The fact is, I had underestimated the effect that my time at home had had on me. To a certain extent, I had been totally oblivious to it. The hard truth was, that for a person that has always been introverted and struggled with self- doubt and a lack of confidence, being at home had made this even worse. I felt in so many ways that I was more social and confident than ever before, which was true. But put me into a new and unfamiliar setting, where I feel judged and unsure, that was totally different. I wasn’t sure if teaching was right for me now, if it ever was, or maybe I just needed to do something more permanent to gain some ground.
Naturally, it caused me to reflect. I thought back to what made me choose to be a teacher. I had done my degree in Theology, travelled to America, worked as an office administrator back here, and decided I wanted a sturdy career. Teaching seemed like a good one and relatively quick with only a year’s extra training, plus my sister had done it, so exposure was in my favour. Inspiring isn’t it! But even further back than that, I reflected on other important decisions. I know I chose the wrong a-levels and degree. My passions were English, Drama, Photography and Media, but the biggest was Music. Thanks to a creepy and unpleasant teacher, I was put off doing Music A-level. I didn’t do drama despite great grades (I do not recall why). I did English Literature, but gave up due to laziness for which I could now kick myself. I did Media Studies which I loved, and R.E. I stupidly chose to do an R.E degree over Media. Again, my sister did it. Do you see a pattern?
I thought about these passions of mine and they were reborn. I felt alive and excited, remembering how much these things meant to me. Somehow, whilst having a wonderful yet challenging time at home with my children, I seemed to have lost myself. Perhaps rightly so, but I felt the need to restore who I once was, or even mould myself into something new; perhaps into what I should have made myself into all those years ago. I need something more for myself. Ultimately I feel a happy and fulfilled Mummy will by consequence lead to happy and fulfilled children.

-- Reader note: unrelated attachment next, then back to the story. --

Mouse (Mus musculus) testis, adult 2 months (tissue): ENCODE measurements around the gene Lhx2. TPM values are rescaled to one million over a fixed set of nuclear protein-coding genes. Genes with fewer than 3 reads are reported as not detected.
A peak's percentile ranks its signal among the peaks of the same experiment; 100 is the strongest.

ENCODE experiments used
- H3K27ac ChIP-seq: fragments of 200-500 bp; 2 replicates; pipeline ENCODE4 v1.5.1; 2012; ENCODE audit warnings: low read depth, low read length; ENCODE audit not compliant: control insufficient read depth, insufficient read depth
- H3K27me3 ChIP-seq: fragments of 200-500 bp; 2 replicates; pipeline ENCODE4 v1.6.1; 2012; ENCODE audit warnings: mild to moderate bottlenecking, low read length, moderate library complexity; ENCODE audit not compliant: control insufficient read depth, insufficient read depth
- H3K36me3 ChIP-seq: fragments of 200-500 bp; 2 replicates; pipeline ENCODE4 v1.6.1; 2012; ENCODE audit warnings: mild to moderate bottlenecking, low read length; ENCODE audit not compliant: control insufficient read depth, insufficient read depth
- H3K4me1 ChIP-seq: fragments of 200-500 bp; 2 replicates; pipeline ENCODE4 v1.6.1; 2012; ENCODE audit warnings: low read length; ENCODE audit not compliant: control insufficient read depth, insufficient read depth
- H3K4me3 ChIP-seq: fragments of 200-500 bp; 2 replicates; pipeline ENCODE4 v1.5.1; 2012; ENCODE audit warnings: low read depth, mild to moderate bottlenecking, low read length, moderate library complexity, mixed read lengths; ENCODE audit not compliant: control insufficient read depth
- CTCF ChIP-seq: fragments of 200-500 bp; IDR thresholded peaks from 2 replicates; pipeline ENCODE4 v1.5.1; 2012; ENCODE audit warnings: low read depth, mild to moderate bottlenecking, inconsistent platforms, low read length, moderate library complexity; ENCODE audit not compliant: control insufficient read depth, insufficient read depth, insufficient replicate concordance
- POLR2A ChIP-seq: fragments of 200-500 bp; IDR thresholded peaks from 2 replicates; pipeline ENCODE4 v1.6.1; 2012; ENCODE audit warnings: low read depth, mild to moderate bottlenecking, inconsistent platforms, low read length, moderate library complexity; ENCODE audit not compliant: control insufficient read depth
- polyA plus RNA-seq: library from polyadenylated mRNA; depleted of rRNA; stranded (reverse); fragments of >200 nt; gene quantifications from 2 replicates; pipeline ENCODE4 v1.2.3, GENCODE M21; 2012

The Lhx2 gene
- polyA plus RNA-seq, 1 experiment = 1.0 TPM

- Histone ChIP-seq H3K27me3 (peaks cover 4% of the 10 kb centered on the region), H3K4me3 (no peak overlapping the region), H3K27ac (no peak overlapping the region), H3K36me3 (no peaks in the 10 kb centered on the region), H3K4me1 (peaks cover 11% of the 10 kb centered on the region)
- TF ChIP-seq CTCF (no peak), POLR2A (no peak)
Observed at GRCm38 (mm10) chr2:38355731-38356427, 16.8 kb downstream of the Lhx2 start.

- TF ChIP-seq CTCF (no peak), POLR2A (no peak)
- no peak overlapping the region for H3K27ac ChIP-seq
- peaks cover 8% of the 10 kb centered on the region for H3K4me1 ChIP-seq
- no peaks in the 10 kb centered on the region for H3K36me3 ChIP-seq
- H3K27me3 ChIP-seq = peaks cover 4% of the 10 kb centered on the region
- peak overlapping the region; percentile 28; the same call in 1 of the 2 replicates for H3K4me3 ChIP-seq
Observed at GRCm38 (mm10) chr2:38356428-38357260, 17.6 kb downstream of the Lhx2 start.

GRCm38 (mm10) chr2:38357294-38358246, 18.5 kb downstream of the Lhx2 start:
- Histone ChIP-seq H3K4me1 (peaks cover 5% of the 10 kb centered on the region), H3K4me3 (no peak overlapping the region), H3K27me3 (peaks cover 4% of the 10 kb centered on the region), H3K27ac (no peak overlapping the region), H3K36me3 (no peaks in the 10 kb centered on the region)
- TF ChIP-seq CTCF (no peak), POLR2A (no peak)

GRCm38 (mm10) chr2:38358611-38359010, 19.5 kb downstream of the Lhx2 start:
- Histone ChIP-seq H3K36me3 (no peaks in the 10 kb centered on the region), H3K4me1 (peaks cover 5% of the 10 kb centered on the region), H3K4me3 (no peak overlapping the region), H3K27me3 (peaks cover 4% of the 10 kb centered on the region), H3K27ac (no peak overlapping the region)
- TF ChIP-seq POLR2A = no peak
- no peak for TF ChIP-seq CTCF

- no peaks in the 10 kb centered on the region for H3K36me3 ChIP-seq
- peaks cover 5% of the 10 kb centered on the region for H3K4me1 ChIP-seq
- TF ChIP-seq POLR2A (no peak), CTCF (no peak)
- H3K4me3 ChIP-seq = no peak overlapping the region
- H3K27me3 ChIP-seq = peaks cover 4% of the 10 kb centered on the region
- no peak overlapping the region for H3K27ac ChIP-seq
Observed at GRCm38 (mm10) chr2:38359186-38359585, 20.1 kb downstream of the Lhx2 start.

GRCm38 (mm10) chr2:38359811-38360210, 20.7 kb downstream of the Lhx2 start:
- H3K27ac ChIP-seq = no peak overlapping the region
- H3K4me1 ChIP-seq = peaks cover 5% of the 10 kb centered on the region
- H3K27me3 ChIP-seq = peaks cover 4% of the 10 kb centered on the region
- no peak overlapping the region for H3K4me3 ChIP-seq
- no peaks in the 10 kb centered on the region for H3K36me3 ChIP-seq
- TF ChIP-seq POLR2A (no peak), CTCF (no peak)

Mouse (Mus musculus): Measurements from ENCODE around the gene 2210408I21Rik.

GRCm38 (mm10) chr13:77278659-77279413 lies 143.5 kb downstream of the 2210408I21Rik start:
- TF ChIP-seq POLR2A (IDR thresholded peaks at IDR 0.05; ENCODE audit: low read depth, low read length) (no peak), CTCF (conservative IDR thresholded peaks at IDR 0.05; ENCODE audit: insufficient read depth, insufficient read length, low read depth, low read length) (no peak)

So, here I am. Presented with many options and ideas, fears and uncertainties, passions and ambitions. I am aware that so many of you lovely Mums are in the same boat and encountering similar emotions. And so I will document my journey, along with other tid bits in the form of a blog for a couple of reasons.
-An opportunity to develop my love for writing
-For self-exploration and discovery (I already find it extremely therapeutic)
-To help and encourage those of you who are going through a similar stage- we are all in it together!
I of course battle with myself, an introvert, and fear overexposing myself. However, I take courage. Since all of my passions are relatively exposing in nature, possibly why it has taken me so long to get around to any of them. I do not pretend to think anyone would actually be interested in listening to little old me, but if you do, I thank you, and hope we can meet this big wide world head on together.